The Anxiety and Depression Association of America (ADAA) is an international nonprofit organization dedicated to preventing and treating a variety of mental illnesses, including depression. The association provides free in-person and virtual support groups in the U.S., Canada and Australia but it also has a thriving online anxiety and depression support group with more than 59,000 members. T
If you’re experiencing suicidal thoughts, call 911 or the National Suicide Prevention Lifeline at 800-273-8255.
If you need to talk to someone right away, help is available:
- Call the National Suicide Prevention Lifeline at 1-800-273-8255.
- Text “HOME” to the Crisis Text Line at 741741.
- Call the Samaritans 24-Hour Crisis Helpline at (877) 870-4673 (HOPE).
- If you’re living with a mental health or substance use disorder, call SAMHSA’s National Helpline at 800-662-4357.
- Not in the U.S.? Find a helpline in your country with Befrienders Worldwide.
Certain lifestyle changes can help you manage your depression. These can be used along with treatment from your therapist to get your best results.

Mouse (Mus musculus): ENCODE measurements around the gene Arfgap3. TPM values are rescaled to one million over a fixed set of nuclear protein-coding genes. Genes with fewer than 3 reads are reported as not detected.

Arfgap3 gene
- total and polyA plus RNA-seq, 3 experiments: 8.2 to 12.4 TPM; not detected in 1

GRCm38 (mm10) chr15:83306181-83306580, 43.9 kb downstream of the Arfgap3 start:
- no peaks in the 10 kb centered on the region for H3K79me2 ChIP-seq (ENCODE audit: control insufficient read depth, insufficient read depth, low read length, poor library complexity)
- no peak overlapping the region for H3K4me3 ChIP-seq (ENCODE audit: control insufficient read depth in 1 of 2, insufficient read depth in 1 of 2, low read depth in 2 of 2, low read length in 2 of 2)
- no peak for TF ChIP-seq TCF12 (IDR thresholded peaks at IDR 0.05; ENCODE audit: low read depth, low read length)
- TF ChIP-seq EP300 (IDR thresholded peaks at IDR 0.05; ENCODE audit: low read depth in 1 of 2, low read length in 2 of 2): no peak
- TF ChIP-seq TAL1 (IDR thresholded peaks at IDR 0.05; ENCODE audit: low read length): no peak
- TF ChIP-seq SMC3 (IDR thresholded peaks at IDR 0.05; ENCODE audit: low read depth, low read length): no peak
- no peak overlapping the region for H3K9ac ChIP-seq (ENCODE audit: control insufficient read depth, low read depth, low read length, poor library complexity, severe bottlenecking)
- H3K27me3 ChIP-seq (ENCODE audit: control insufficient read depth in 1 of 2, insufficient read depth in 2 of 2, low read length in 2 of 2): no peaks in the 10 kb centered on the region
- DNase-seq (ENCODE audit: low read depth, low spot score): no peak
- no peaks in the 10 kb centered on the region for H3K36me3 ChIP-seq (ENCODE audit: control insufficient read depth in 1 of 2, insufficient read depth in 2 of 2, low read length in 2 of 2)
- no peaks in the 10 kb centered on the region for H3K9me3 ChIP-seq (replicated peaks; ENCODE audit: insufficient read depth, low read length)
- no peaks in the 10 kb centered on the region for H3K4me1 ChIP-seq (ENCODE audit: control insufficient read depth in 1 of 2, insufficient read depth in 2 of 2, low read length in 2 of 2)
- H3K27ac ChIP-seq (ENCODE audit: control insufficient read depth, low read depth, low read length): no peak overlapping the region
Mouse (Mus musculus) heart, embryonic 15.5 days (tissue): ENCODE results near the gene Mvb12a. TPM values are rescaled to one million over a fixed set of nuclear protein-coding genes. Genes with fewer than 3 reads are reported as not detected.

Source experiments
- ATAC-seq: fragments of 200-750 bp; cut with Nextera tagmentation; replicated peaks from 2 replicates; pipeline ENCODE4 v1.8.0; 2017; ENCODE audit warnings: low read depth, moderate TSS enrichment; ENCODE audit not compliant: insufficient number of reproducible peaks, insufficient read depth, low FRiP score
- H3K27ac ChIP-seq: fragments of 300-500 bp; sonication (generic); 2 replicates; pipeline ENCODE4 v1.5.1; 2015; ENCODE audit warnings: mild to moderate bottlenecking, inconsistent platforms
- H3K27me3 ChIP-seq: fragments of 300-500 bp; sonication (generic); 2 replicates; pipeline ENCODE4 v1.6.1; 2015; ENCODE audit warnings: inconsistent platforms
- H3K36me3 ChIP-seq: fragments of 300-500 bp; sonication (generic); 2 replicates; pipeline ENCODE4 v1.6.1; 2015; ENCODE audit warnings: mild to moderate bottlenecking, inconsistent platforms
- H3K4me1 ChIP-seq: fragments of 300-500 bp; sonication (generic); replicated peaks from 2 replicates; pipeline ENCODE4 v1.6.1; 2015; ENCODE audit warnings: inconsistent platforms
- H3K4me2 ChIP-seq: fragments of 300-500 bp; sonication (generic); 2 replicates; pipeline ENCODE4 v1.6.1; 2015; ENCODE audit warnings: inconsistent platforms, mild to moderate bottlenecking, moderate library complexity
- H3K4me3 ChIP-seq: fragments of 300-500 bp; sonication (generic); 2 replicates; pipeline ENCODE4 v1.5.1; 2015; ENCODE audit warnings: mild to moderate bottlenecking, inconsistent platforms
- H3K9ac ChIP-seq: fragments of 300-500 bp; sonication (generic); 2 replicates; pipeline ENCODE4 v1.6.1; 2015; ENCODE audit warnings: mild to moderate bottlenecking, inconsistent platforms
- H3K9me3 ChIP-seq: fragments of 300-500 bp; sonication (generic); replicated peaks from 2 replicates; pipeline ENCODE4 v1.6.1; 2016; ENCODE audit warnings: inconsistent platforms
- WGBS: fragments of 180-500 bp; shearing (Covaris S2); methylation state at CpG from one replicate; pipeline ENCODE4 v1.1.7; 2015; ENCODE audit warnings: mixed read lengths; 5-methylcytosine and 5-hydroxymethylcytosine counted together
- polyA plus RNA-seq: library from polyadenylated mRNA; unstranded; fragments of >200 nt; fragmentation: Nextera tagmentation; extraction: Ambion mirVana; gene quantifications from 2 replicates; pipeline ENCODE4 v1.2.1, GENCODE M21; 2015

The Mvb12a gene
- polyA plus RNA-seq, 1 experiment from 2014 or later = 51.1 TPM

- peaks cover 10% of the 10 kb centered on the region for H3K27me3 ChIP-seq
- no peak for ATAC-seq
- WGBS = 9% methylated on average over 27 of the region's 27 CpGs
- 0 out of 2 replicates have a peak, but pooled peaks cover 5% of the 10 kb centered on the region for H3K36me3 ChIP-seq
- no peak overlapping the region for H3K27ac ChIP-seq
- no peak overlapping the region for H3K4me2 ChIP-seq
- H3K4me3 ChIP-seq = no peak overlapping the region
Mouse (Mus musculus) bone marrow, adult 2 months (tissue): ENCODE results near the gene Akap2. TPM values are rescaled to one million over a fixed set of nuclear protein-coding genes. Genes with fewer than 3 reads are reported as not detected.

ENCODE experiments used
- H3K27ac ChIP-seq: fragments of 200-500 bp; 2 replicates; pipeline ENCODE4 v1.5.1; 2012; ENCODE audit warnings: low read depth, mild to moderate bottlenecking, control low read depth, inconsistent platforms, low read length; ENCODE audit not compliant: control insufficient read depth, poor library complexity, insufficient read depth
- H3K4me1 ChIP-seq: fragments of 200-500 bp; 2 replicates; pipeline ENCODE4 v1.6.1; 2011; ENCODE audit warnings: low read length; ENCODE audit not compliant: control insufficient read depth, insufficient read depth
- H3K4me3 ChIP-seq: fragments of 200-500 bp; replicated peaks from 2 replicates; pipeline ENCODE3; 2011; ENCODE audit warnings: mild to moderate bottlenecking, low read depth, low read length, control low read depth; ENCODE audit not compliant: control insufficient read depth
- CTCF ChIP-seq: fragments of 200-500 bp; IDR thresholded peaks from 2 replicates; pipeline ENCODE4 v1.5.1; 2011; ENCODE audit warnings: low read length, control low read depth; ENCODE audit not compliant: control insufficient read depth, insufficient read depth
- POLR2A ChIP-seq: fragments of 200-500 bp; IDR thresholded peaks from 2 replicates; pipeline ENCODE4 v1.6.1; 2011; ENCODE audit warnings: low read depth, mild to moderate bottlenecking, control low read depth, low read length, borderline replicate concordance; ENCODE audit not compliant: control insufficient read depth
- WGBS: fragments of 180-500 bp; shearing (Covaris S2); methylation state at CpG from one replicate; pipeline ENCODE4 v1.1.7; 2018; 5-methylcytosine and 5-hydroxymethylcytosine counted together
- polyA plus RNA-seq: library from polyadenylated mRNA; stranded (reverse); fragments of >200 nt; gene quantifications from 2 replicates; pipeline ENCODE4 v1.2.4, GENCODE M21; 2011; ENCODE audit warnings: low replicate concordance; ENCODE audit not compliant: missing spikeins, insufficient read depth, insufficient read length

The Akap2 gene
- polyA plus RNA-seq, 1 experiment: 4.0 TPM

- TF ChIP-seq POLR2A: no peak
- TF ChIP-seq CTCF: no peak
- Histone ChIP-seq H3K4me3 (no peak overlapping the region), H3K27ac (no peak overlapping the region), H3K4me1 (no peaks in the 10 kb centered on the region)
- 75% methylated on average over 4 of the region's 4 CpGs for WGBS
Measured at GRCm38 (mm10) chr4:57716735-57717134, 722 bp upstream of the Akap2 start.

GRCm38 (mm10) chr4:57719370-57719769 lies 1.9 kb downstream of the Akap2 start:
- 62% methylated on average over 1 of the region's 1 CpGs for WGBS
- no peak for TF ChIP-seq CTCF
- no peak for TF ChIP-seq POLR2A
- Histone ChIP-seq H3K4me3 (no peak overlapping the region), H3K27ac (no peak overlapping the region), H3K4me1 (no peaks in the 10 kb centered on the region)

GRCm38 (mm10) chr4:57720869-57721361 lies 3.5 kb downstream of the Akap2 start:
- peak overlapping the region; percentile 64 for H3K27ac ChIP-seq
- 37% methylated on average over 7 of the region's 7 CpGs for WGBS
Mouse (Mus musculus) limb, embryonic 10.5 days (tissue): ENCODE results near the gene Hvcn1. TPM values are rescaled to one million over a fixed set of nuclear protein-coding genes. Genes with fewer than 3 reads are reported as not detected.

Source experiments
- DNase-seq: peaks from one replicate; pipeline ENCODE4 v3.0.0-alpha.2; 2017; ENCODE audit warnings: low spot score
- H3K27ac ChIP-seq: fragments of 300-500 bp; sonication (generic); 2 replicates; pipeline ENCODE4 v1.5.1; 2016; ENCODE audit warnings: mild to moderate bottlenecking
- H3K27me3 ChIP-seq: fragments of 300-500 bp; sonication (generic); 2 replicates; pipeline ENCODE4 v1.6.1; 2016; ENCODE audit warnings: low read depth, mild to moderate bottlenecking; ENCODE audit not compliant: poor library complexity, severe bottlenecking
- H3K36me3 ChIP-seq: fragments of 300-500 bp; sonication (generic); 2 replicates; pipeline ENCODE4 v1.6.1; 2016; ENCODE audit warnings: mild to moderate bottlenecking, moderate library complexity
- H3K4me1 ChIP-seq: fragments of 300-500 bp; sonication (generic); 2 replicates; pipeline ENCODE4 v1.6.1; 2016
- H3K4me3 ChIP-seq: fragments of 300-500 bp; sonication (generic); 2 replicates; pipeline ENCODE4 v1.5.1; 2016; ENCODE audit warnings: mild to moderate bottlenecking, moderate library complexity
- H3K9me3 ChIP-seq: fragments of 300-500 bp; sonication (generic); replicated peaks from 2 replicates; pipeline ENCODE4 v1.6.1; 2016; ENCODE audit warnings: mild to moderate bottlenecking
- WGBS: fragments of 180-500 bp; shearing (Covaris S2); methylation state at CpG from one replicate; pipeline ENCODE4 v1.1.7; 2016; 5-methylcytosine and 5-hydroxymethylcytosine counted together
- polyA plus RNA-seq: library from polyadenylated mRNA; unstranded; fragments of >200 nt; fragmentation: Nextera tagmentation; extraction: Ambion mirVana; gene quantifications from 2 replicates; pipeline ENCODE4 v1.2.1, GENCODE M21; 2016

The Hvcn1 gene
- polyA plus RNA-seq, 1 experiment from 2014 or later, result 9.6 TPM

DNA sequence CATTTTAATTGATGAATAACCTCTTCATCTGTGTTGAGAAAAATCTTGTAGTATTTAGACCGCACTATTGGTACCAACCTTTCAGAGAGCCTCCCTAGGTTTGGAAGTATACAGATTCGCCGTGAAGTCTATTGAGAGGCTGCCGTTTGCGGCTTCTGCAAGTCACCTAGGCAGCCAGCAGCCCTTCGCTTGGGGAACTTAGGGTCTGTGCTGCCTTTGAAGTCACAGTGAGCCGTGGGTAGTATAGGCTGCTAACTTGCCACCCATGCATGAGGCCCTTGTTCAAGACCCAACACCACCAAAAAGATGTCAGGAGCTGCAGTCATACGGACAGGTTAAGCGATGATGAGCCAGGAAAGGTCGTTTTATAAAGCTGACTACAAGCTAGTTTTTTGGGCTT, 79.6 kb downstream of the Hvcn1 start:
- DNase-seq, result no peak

Avoiding alcohol and substance use can make a big impact on your depression. Some people may feel temporary relief from their depression when consuming alcohol or taking drugs, but once these substances wear off, your symptoms can feel more severe. They can even make your depression more difficult to treat.
Eating nutritious meals and staying physically active can help you feel better all around. Exercising regularly can increase your endorphins and relieve depression. Getting enough sleep is also essential to both your physical and mental health.
The first step in getting treatment for depression is making an appointment with your general practitioner. They can recommend doctors in your area.